IRVING, Texas -- On a fertile expanse of prime property northwest of Dallas sits the palatial estate of the Dallas Cowboys.
With its contemporary one-story design, its brick driveway, its labyrinth of corridors and meeting rooms, and its gigantic locker room, it is an opulent reminder of another chapter in Texas history.
Once, this was the star-spangled home of America's Team. But times changed, the economy faltered, the Cowboys fell, and Tom Landry was fired.
Today, Valley Ranch is simply the home of Jimmy Johnson's team. In Dallas, that seems to be good enough.
After a two-year absence, the Cowboys return to prime-time television tonight (9, Ch. 13) against the Washington Redskins in Texas Stadium. The combination of "Monday Night Football" and the Redskins' rivalry was sufficient to push ticket sales to 63,834. On Friday a local food-store chain bought out the remaining 1,190 seats to lift the TV blackout.
If Texans have not flocked to Texas Stadium the way they once did, they at least have warmed to the new breed of Cowboy after a distinctly cool period.
What has won the fans back is the Cowboys' retooled image. That image includes Johnson's fiery persona as coach, the pinpoint passing of quarterback Troy Aikman, the slippery running of Emmitt Smith and a defense that has held opponents under 300 total yards for seven straight games.
From the depths of 1-15 in Johnson's first year, the Cowboys rose to 7-9 in 1990, missing the playoffs by the margin of Aikman's season-ending shoulder injury in Philadelphia in game 15. This year Johnson openly talks about making the playoffs, a subject his players treated cautiously last week.
"We're more confident in our abilities now," said safety Bill Bates. "That gives you some excitement about the season. We'd be disappointed if we don't make the playoffs. That's what we're striving for."
Said Smith, "Nothing is realistic until you get there."
Bates, a nine-year veteran, is one of 13 survivors of the Landry/America's Team era. He lost his job as starting strong safety under Johnson but kept his position as special teams leader.
"The two regimes are alike in that both are committed to winning," Bates said. "I know every coaching staff is committed to winning, but it doesn't seem like every management staff is when you look at money, draft picks and trading.
"In the old system, [former club president] Tex Schramm was very involved in trying to help the Cowboys win. Jerry Jones [the current owner] is the same.
"Coaching, there's a night and day difference. Landry was the man. He coached everything. The assistant coaches just followed him around. He was the brains of the Cowboys. Coach Johnson is more of a motivator. Coach Landry left it up to the players to motivate themselves."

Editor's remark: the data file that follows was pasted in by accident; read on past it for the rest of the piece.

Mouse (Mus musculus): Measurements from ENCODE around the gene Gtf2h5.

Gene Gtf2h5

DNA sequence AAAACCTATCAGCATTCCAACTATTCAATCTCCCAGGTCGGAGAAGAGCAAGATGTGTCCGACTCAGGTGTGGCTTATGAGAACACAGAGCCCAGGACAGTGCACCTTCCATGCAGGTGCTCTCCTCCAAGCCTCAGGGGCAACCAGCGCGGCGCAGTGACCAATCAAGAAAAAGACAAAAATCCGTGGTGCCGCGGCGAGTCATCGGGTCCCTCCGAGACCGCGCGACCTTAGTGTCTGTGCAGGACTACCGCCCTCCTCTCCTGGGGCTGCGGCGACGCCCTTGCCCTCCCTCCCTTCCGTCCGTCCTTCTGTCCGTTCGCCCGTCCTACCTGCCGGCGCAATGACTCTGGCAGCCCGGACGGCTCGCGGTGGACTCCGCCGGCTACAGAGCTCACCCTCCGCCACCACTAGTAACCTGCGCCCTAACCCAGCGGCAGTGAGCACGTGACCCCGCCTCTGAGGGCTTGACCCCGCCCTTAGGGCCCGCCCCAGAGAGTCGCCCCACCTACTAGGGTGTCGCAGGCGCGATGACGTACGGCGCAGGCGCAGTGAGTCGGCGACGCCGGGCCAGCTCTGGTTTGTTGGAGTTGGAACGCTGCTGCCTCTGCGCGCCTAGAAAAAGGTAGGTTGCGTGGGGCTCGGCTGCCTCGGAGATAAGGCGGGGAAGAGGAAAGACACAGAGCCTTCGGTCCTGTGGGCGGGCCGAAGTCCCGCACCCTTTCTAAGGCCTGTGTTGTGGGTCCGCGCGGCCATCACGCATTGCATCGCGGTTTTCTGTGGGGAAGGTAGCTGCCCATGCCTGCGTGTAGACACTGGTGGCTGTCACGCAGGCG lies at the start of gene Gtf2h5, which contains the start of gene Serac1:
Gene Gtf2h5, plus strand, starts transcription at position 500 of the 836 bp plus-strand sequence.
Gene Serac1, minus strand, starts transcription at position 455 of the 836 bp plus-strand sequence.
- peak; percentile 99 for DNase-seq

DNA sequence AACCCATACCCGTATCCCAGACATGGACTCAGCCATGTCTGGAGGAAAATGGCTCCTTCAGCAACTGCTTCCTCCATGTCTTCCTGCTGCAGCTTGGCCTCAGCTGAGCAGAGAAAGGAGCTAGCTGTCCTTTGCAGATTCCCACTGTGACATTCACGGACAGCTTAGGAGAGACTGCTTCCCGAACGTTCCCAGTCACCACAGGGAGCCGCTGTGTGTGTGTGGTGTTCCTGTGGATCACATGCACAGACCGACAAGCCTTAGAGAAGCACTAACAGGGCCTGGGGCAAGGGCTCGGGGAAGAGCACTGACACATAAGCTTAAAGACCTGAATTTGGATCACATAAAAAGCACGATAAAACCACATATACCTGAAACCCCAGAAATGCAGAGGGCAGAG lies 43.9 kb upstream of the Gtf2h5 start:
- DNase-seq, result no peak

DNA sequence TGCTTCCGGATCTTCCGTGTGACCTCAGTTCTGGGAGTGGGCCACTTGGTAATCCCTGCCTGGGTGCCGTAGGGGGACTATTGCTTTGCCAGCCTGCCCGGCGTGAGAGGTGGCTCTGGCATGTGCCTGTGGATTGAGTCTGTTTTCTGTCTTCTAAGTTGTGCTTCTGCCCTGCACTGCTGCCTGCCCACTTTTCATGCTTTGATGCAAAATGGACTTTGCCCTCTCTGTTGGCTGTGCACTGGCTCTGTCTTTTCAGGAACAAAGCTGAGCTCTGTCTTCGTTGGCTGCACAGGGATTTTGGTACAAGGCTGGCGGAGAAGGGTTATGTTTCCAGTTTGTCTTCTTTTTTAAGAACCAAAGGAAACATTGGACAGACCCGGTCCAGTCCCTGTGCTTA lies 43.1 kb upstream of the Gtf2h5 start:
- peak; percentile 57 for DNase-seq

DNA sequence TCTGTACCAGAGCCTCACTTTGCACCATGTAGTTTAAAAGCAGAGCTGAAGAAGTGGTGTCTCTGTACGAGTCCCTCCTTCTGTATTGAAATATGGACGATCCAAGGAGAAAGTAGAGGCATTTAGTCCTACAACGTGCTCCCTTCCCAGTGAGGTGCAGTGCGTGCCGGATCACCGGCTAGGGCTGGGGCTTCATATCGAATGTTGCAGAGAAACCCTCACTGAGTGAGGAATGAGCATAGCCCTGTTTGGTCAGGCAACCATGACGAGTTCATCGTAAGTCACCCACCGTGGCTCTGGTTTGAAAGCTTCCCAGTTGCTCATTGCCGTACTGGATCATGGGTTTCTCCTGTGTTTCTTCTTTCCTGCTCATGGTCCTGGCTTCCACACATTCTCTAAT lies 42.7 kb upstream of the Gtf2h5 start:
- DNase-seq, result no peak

Johnson motivates and delegates and oversees. When his offense ranked near the bottom of the NFL the last two years, he demoted offensive coordinator Dave Shula, who since has left, and brought in Norv Turner from the Los Angeles Rams. When backup quarterback Babe Laufenberg's poor play in week 16 last year cost the Cowboys a playoff berth, Johnson brought in three new backups to hasten Laufenberg's departure. In little more than two years, Johnson has become the NFL's busiest trader.
The arrival of Turner promises to produce the biggest waves this season, though. In L.A., he coached wide receivers under offensive guru Ernie Zampese. It is Zampese's quick-hitting offense that Turner has brought to Dallas.
"We stress the timing part of it," Turner said. "Like everybody else, we're trying to get the ball thrown before the rush gets to the quarterback."
A year ago Aikman labored in an offense that was slow developing. This year he makes a three- or five-step drop before delivering the ball.
Aikman, who endured 58 sacks the last two years, likes the new scheme because of the quick release and because "it gets a lot of people involved and we wind up utilizing more of our weapons."
The weapons were in evidence last week in the Cowboys' 26-14 victory over Cleveland. Aikman threw for 274 yards, Michael Irvin caught nine passes for 123 yards and Smith ran for 112 yards with 36 more on receptions. The Cowboys had more total yards (395) than they had in any game last season.
Smith, the NFL's offensive rookie of the year last season, thinks the new offense can make him more productive, too.
"It keeps the defense off balance and allows me to pick and choose a hole, as well as catch a pass," he said.
Keeping the defense off balance was a key element, too, in the Cowboys' 27-17 victory over Washington here last November. Smith rushed for a career-high 132 yards and two touchdowns.
"The turning point was when he faked the running game and came out with play-action plays," he said.
It's a new season now for the Cowboys, embarking on a new era. Tonight they get a chance to measure their progress.